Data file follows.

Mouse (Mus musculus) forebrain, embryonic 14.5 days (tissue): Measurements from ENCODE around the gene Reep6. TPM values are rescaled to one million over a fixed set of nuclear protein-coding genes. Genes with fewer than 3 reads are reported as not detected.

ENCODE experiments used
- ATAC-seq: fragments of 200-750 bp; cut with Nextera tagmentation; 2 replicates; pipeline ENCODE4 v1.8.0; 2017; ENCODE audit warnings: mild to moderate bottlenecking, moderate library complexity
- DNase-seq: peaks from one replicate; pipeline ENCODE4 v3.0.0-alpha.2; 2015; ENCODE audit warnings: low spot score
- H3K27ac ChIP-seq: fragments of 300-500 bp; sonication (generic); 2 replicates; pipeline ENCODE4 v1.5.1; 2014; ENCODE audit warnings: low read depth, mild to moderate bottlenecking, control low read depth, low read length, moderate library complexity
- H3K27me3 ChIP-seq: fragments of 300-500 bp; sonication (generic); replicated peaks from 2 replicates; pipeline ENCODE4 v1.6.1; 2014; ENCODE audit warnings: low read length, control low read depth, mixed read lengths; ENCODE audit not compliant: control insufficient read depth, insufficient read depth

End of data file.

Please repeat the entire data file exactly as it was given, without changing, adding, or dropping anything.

Mouse (Mus musculus) forebrain, embryonic 14.5 days (tissue): Measurements from ENCODE around the gene Reep6. TPM values are rescaled to one million over a fixed set of nuclear protein-coding genes. Genes with fewer than 3 reads are reported as not detected.

ENCODE experiments used
- ATAC-seq: fragments of 200-750 bp; cut with Nextera tagmentation; 2 replicates; pipeline ENCODE4 v1.8.0; 2017; ENCODE audit warnings: mild to moderate bottlenecking, moderate library complexity
- DNase-seq: peaks from one replicate; pipeline ENCODE4 v3.0.0-alpha.2; 2015; ENCODE audit warnings: low spot score
- H3K27ac ChIP-seq: fragments of 300-500 bp; sonication (generic); 2 replicates; pipeline ENCODE4 v1.5.1; 2014; ENCODE audit warnings: low read depth, mild to moderate bottlenecking, control low read depth, low read length, moderate library complexity
- H3K27me3 ChIP-seq: fragments of 300-500 bp; sonication (generic); replicated peaks from 2 replicates; pipeline ENCODE4 v1.6.1; 2014; ENCODE audit warnings: low read length, control low read depth, mixed read lengths; ENCODE audit not compliant: control insufficient read depth, insufficient read depth